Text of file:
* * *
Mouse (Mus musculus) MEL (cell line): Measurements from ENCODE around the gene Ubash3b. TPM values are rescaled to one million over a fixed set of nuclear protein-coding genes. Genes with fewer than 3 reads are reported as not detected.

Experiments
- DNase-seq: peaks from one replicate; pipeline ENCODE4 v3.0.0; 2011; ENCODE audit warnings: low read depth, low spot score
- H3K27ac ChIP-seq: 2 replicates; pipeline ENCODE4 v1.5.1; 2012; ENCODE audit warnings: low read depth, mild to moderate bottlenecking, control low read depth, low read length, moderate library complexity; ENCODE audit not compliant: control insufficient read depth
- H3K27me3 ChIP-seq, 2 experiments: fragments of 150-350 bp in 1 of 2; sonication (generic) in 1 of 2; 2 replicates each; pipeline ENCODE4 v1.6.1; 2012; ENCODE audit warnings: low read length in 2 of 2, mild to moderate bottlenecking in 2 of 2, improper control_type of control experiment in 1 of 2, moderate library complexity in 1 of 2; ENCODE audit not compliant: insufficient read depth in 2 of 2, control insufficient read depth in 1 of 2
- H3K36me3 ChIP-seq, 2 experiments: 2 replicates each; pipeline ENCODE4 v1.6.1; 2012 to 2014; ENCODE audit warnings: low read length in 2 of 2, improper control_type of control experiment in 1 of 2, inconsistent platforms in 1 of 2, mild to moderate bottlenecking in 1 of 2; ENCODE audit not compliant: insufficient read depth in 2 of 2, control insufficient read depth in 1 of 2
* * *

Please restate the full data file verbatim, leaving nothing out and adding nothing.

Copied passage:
Mouse (Mus musculus) MEL (cell line): Measurements from ENCODE around the gene Ubash3b. TPM values are rescaled to one million over a fixed set of nuclear protein-coding genes. Genes with fewer than 3 reads are reported as not detected.

Experiments
- DNase-seq: peaks from one replicate; pipeline ENCODE4 v3.0.0; 2011; ENCODE audit warnings: low read depth, low spot score
- H3K27ac ChIP-seq: 2 replicates; pipeline ENCODE4 v1.5.1; 2012; ENCODE audit warnings: low read depth, mild to moderate bottlenecking, control low read depth, low read length, moderate library complexity; ENCODE audit not compliant: control insufficient read depth
- H3K27me3 ChIP-seq, 2 experiments: fragments of 150-350 bp in 1 of 2; sonication (generic) in 1 of 2; 2 replicates each; pipeline ENCODE4 v1.6.1; 2012; ENCODE audit warnings: low read length in 2 of 2, mild to moderate bottlenecking in 2 of 2, improper control_type of control experiment in 1 of 2, moderate library complexity in 1 of 2; ENCODE audit not compliant: insufficient read depth in 2 of 2, control insufficient read depth in 1 of 2
- H3K36me3 ChIP-seq, 2 experiments: 2 replicates each; pipeline ENCODE4 v1.6.1; 2012 to 2014; ENCODE audit warnings: low read length in 2 of 2, improper control_type of control experiment in 1 of 2, inconsistent platforms in 1 of 2, mild to moderate bottlenecking in 1 of 2; ENCODE audit not compliant: insufficient read depth in 2 of 2, control insufficient read depth in 1 of 2